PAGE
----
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Workshop on Techniques for Socio-Environmental Conflict Resolution in the Context of REDD+


The proposed climate change mitigation mechanism, Reducing Emission from Deforestation and Forest Degradation (REDD+), has the potential to generate an important stream of financial resources to conserve and sustainably manage remnant tropical forests and promote rural development. The implementation of the mechanism, however, could result in conflicts over land, forest and carbon tenure, as well as distribution of benefits and non-compliance with obligations and responsibilities. Therefore, the successful development of REDD+ is going to require that relevant groups, including government agencies, NGOs, civil society groups and businesses, have the knowledge and tools to resolve disputes.

This workshop is part of the project Establishing a New Inter-cultural Society for REDD+: A Case Study of Panama, led by STRI in coordination with McGill University and other partners. Once this event concludes, a subset of the participants will create a working group that will meet periodically over the following months to develop a proposed mechanism for resolving REDD+ conflicts.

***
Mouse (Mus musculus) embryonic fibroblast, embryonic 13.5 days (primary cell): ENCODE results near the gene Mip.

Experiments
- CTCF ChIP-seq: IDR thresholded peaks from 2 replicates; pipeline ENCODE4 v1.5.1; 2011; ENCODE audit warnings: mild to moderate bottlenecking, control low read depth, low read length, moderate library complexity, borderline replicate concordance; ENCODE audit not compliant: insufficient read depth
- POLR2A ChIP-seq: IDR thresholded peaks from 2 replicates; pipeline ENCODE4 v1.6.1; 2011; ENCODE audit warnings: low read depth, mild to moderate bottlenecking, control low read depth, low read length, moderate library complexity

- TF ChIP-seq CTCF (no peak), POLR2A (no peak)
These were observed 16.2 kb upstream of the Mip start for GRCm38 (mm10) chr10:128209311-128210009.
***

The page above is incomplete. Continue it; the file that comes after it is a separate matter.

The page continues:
Day 1

  • Welcoming remarks and presentation of participants
  • Introduction to the Packard Project, Establishing a New Inter-cultural Society for REDD+: A Case Study of Panama
  • Natural resource management, climate change and tropical torests.
  • Introduction to REDD+
  • What is conflict, how does it develop and evolve, and which are key methods to address and resolve them?
  • Environmental conflict: why is it different and which are its special features?
  • Cultural aspects and communication methods: how do these affect conflicts?
  • Communication methods and techniques: how are these used to improve interactions among parties?

Day 2

  • Demonstration of communication methods
  • Practice to improve communication
  • Round tables – facilitated dialogues y real case studies from other countries
  • Identification of stakeholders involved in the conflict
  • Definition of interests, expectations and needs of the various parties with respect to the conflict
  • Identification of possible sources of the conflict (perspectives from government, civil society and private enterprise).
  • Development of potential solutions to the conflict (employing conflict resolution techniques).
  • Discussion about the next steps of the Packard Project